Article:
Seven Tips for Distributed Testing Teams
Most people immediately think “technical” when they hear the words “test automation”, but many of the various problems that often arise could have been ironed out before anything technical is performed with proper communication, collaboration, and buy-in. The endless challenges facing testing teams are amplified when most or all of the team is working remotely and spread out in different time zones. Let’s look at a handful of tips for testing teams that are scattered throughout the lands.
1. Regular Communication
This one should be the most obvious, and is arguably the most important - especially for large cross-functional distributed teams. Your testing team should meet regularly at every stage of the process from planning, test case design, creating test case scripts/features, and placing each within the larger context of the test suite. Even if the project’s entire test suite is in the can, the results and metrics from test runs should be reviewed as soon as possible in your team meetings. Timely feedback is a boon of test automation, so don’t let distance in your Q/A team cause delays that negate this huge benefit.
A reliable chat client and video-conference tool are key for real-time collaboration. My company uses Slack for the former, and Zoom for latter. Make sure all team members have multiple methods of contact for each other. The team leader should periodically (at least weekly) do brief, informal video check-ins on team members just to see how they are doing.
2. Centralize / Streamline Tools
Ideally your testing team should be mainly working within one or two streamlined testing solutions, as it becomes much more complex for a remote cross-functional team to work with a large suite of disparate tools. A common question in tech is “Did you put that in application/tool X, Y, or Z?” In order to reduce the probability of this question and similar confusing scenarios, centralize and unify as much as possible AND put guidelines in place that make it obvious where "things go". For example, test run comments should be added at the top of the report and tasks for team members resulting from those comments belong in the test management solution.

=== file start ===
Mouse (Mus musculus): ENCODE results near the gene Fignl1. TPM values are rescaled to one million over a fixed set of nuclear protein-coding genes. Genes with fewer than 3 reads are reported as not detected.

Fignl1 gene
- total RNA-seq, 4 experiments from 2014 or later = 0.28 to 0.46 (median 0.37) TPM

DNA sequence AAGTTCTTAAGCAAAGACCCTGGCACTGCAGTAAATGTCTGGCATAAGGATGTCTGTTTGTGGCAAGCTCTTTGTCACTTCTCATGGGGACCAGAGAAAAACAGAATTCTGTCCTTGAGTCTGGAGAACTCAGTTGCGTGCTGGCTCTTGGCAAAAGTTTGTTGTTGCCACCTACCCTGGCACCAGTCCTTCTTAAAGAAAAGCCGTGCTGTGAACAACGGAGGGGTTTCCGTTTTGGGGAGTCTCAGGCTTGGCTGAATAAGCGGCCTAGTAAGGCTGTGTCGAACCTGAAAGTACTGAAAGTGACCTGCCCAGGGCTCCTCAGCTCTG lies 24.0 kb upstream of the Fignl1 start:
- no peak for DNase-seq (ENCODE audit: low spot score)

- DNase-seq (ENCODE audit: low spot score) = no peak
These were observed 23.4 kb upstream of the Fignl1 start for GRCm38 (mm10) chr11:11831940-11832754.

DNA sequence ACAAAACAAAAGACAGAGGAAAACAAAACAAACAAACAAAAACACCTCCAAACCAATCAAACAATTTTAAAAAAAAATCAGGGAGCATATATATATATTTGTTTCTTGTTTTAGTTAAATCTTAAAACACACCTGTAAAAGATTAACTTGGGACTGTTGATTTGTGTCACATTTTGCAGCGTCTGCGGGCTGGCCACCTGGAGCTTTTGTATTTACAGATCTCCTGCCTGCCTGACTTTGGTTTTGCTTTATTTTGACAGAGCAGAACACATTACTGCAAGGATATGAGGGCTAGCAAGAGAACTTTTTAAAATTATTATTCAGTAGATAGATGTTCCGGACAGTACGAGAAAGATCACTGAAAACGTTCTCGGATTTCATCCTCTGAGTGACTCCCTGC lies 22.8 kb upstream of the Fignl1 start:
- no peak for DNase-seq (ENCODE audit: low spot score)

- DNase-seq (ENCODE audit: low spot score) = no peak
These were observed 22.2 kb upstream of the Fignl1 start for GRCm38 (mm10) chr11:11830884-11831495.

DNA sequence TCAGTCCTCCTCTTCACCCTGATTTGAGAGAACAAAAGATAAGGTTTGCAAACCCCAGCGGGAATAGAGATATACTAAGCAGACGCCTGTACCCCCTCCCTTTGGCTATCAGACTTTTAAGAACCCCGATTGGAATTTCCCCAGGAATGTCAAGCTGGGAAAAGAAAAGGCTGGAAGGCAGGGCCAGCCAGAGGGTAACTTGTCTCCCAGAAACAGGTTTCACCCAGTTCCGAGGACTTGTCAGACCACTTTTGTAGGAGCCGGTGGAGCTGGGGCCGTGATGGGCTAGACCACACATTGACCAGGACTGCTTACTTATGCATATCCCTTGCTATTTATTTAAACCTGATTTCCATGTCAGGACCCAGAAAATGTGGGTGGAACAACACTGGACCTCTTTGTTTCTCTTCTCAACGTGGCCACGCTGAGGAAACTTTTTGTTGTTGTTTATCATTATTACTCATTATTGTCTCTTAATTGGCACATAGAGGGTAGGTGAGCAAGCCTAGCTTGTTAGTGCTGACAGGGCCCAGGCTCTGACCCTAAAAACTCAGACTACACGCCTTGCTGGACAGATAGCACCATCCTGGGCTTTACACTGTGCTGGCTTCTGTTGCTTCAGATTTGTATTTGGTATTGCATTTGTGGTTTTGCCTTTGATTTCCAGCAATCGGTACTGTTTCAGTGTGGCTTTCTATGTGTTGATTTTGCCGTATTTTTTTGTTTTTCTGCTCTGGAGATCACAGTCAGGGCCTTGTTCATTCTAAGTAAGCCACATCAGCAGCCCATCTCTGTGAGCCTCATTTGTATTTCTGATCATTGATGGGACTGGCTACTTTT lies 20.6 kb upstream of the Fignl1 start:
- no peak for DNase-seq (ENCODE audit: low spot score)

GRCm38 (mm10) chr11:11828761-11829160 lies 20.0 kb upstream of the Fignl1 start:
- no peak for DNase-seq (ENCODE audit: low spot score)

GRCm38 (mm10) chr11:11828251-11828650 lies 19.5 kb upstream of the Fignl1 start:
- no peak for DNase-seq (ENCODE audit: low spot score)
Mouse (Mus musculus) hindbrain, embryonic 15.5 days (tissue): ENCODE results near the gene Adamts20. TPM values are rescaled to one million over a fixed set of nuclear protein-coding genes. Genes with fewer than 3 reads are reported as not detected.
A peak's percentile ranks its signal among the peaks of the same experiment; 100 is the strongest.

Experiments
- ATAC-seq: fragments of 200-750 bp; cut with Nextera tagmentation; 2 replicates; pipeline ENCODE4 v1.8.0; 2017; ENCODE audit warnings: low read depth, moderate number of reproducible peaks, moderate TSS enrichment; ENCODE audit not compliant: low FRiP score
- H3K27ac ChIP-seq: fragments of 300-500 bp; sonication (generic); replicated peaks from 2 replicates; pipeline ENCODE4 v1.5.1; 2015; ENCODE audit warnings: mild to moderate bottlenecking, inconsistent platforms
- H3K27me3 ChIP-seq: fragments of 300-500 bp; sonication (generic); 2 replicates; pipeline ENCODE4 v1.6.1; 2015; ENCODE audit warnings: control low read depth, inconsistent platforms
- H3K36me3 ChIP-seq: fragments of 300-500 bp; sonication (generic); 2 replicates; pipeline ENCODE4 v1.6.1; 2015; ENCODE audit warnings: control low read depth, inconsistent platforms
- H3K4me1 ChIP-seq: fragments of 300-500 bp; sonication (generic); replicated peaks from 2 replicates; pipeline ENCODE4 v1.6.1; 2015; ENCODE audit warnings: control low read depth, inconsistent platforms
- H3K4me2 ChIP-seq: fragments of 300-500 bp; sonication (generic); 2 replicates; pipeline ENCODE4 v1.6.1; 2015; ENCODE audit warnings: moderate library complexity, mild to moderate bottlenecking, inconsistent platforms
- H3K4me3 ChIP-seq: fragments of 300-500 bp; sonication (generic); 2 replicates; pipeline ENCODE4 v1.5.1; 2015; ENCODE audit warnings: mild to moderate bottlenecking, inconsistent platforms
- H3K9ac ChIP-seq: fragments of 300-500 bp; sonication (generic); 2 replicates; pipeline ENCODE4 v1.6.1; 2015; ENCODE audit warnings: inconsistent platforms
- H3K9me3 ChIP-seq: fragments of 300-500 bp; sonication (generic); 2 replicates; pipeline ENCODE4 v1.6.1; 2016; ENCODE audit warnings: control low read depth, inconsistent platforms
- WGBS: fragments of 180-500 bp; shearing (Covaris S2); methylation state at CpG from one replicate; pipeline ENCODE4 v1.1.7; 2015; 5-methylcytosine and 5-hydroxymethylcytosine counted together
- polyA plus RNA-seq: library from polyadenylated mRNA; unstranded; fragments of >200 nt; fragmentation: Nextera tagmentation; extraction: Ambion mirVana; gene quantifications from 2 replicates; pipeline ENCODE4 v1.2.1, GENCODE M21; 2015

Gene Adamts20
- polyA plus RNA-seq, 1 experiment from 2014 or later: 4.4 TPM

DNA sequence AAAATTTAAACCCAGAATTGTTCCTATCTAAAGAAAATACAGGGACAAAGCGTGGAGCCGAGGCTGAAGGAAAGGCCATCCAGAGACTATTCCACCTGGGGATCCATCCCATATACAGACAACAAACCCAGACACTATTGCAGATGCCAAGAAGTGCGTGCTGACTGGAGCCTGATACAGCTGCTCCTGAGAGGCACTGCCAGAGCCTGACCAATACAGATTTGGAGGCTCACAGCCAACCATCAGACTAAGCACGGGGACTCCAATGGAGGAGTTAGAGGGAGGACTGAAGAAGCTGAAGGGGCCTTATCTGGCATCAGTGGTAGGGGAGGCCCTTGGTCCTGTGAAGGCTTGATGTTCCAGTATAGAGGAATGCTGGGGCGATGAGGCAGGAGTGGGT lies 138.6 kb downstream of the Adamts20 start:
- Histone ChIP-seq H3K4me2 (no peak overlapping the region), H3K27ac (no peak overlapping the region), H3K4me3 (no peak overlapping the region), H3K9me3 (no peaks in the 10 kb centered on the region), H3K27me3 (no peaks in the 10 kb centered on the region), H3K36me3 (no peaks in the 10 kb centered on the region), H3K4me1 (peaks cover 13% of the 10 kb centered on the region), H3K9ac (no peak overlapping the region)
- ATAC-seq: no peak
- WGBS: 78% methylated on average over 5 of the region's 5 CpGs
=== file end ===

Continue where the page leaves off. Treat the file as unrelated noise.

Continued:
3. Use Readable Test Cases
The more readable the test case when it’s in feature or script form, the easier it is for all members of the testing team to collaborate. A single source of truth that both business and technical users can work from is especially helpful when both parties can’t be in the same room. Strongly consider using a behavior-driven testing solution based on readable feature files, as readability allows everyone to give input directly from their perspective.
4. Embed Q/A in the Process
Embedding quality assurance into the development and deployment processes, and having it be considered an overall priority, becomes even more critical. If testing is a tacked-on stage conducted shortly before deployment, imagine a Q/A team who’s never met the developers in-person suddenly showing up for a few brief webinars that can easily feel like a code critique from strangers.
5. More Hiring Considerations
The obvious advantage of hiring remote personnel is that you have a wider selection of candidates to choose from versus going local only, but there needs to be a greater focus on certain skillsets such as teamwork/collaboration, organizational prowess, time-management skills, and self-discipline. Certain personality types thrive in a physical office environment, while others are better off working remote; determine which category your candidate falls into before taking them too far in your hiring process.
6. Don’t Skimp on Infrastructure
A testing team working remotely relies on fast, reliable Internet connections, good quality webcams, and easy-to-use collaboration tools. Wrangling with a slow connection or cheap buggy software (not including the system under test) costs the company money more in the long run, and so team members should feel comfortable arguing in favor of high-quality infrastructure that enables them to have a better quality of work. Sometimes open-source freeware is fantastic, and other times “you get what you pay for.”
7. Clearly Define Roles
Vague, unclear roles and tasks are easier pitfalls to tumble into when your testing team isn’t under one roof. Test team members should have concrete duties, and be aware of what other team members are doing. In a physical office environment what your colleagues are currently working on can be easily deduced from water-cooler scuttlebutt (I’m bringing this word back) sessions, and those random disembodied office voices wafting through the air. Or maybe those are the voices in my head…Anyway, the point is hammering out roles and duties for team members is even more critical for distributed teams so everyone can be on the same page.
Be sure to choose a test automation solution that makes things easier for your distributed team, and our product Cycle is one streamlined solution based on readable feature files that does just that.
Did we overlook other tips for working with remote / distributed teams? Let us know on social media @TryonSolutions!
This post was written by:
Technical Pre-Sales Consultant
James has been working in software pre-sales and implementation since 2000, and has more recently settled into focusing on technical pre-sales. He takes care of our hands-on demonstrations, and eagerly awaits your request to see our Cycle test automation software in action. Drop him a line at: james.prior[at]tryonsolutions[dot]com.
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